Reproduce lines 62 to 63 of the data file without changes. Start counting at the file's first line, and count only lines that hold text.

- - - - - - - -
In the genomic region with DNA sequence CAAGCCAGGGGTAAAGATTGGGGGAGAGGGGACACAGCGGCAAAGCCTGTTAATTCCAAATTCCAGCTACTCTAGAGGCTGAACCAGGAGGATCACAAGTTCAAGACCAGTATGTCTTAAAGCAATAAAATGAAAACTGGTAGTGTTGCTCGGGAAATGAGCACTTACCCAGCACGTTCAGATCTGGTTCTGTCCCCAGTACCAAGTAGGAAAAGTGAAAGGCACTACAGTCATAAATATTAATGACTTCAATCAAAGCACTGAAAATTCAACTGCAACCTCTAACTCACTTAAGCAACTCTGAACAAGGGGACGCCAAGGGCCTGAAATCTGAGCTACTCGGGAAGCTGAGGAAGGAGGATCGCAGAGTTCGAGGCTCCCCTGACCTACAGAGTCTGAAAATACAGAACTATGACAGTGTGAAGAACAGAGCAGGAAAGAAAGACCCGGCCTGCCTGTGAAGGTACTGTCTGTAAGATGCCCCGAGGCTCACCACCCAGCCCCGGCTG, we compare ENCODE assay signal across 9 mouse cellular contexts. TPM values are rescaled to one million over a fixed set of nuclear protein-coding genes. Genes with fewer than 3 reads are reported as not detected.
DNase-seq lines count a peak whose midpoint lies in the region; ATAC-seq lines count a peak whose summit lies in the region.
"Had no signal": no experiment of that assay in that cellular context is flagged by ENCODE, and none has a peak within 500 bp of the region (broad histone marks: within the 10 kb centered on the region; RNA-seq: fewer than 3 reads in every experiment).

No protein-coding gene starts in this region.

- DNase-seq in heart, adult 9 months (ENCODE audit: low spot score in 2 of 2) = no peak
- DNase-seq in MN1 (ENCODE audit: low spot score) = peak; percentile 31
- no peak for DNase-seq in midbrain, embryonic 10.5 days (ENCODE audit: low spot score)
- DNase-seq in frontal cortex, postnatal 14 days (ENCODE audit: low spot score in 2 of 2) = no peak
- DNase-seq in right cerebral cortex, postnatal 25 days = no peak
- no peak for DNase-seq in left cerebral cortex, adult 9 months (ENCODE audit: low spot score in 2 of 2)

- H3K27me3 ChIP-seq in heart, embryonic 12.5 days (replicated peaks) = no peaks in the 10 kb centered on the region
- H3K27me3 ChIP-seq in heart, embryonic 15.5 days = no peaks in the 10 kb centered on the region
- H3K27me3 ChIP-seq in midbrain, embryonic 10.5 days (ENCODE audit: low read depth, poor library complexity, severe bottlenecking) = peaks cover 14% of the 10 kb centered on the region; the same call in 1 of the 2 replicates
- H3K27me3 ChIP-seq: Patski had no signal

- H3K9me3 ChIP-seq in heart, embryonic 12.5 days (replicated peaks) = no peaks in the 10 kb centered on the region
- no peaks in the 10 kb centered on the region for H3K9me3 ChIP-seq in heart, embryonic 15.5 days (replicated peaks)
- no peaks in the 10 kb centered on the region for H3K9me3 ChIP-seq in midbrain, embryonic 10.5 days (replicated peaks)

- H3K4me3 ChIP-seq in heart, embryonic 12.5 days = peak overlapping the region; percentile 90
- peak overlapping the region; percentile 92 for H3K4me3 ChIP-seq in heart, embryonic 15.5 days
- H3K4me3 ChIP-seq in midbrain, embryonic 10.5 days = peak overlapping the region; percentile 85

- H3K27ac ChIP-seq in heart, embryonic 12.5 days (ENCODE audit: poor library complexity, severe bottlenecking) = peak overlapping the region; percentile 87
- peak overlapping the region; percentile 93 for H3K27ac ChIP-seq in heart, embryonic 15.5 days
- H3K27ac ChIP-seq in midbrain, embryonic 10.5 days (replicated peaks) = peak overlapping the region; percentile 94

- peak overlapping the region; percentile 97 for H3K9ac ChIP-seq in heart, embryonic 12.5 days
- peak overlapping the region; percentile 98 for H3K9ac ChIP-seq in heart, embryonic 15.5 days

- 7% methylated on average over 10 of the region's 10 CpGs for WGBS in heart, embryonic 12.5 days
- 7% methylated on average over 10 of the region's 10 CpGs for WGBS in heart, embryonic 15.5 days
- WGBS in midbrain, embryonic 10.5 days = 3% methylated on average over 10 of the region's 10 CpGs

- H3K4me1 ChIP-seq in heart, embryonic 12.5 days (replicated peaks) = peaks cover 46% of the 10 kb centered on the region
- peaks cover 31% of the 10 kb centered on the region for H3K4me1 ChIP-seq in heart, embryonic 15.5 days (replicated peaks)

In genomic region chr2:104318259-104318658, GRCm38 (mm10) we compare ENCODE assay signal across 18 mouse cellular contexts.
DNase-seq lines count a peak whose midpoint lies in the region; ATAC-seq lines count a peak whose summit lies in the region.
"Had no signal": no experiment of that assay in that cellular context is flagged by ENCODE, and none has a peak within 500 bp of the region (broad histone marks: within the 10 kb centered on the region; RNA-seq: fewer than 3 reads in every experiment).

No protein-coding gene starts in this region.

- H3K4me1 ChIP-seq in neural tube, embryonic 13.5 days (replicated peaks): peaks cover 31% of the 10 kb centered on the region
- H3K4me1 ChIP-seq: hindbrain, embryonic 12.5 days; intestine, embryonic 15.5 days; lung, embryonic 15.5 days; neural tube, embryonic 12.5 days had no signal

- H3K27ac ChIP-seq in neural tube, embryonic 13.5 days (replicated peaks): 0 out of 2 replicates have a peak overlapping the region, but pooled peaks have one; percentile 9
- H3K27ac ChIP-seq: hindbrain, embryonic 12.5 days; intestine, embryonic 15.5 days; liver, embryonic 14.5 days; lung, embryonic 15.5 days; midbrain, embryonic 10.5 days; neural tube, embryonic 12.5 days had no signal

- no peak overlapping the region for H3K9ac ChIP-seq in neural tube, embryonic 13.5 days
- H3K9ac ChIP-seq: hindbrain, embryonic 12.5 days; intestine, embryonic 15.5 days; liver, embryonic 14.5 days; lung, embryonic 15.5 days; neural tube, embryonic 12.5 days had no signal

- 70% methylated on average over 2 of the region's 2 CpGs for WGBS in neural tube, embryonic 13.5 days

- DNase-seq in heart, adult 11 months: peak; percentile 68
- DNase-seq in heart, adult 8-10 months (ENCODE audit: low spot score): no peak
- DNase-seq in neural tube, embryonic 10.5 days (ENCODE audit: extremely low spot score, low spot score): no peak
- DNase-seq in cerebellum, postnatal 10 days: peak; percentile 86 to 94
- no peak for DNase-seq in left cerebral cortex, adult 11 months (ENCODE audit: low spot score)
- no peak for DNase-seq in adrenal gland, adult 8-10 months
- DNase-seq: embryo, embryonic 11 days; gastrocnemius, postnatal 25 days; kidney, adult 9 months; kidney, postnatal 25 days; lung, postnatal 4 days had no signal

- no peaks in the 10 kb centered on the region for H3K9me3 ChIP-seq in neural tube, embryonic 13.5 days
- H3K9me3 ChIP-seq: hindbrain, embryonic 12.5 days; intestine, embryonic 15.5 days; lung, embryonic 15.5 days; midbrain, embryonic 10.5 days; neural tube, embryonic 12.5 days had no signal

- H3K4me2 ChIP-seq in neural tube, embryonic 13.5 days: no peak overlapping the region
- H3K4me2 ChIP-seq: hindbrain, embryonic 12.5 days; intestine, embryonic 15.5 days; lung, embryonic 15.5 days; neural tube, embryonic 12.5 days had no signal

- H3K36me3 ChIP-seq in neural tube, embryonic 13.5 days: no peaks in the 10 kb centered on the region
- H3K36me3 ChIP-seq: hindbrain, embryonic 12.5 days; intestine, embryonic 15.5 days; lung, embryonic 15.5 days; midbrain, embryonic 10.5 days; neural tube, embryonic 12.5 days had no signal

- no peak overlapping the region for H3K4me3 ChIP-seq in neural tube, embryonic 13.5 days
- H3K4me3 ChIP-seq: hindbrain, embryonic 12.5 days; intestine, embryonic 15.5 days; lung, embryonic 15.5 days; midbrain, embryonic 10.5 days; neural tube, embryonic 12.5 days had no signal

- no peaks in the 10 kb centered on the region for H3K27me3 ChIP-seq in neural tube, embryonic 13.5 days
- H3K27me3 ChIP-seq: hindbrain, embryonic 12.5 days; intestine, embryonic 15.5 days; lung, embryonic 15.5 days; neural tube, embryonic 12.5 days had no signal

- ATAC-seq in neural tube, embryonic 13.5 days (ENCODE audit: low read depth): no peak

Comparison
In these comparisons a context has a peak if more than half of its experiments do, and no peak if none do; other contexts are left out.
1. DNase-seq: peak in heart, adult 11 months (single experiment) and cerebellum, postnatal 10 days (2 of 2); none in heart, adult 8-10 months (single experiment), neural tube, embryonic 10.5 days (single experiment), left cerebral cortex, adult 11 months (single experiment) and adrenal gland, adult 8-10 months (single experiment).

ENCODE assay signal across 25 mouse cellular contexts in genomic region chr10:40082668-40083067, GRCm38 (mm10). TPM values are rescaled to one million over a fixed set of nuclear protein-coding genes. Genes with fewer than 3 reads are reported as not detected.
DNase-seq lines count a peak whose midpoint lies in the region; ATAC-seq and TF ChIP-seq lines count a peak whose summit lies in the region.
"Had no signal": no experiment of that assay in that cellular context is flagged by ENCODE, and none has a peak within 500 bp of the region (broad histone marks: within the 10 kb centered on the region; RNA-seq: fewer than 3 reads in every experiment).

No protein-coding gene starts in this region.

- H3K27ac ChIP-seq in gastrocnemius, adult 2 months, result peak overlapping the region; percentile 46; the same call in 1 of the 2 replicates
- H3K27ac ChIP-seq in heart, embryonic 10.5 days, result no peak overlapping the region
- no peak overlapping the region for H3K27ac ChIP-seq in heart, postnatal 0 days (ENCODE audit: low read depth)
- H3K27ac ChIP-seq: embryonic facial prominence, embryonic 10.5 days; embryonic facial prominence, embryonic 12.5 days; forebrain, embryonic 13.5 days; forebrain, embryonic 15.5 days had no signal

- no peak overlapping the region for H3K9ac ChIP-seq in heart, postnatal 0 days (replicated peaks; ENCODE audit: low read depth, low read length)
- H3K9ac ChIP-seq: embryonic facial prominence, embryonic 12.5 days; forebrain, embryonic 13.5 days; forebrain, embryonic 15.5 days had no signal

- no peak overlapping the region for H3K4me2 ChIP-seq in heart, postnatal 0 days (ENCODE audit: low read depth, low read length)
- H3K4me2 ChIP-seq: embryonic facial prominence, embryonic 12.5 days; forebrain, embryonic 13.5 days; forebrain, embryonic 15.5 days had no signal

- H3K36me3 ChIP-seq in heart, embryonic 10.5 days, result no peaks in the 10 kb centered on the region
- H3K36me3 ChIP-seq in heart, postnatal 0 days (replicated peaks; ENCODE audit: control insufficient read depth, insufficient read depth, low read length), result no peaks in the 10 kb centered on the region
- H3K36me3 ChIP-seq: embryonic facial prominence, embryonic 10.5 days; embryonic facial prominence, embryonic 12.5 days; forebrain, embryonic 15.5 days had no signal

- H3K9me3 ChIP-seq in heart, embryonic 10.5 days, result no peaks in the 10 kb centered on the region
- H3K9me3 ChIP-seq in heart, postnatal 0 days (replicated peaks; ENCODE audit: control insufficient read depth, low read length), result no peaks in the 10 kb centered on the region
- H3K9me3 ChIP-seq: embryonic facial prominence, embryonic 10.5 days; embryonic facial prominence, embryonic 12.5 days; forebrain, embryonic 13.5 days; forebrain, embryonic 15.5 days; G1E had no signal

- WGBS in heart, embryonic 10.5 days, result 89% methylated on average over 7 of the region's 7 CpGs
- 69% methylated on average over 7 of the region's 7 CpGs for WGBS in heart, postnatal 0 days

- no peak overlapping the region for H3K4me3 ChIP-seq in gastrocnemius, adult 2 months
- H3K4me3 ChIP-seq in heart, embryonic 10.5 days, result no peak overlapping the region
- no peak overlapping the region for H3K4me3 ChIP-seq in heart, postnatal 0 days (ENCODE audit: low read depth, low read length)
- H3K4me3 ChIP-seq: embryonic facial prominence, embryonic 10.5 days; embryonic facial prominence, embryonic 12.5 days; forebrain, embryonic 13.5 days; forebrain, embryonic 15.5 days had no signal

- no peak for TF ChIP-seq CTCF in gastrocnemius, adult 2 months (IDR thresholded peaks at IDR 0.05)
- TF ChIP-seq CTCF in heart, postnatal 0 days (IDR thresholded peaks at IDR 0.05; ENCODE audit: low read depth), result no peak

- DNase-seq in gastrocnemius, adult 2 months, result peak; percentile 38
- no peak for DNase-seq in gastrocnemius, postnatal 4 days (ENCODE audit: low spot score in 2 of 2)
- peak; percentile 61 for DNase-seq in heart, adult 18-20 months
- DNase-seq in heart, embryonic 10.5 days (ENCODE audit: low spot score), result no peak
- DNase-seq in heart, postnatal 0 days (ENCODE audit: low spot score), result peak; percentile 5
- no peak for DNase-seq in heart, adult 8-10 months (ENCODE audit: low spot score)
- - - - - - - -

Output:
1. DNase-seq: peak in heart, adult 11 months (single experiment) and cerebellum, postnatal 10 days (2 of 2); none in heart, adult 8-10 months (single experiment), neural tube, embryonic 10.5 days (single experiment), left cerebral cortex, adult 11 months (single experiment) and adrenal gland, adult 8-10 months (single experiment).

ENCODE assay signal across 25 mouse cellular contexts in genomic region chr10:40082668-40083067, GRCm38 (mm10). TPM values are rescaled to one million over a fixed set of nuclear protein-coding genes. Genes with fewer than 3 reads are reported as not detected.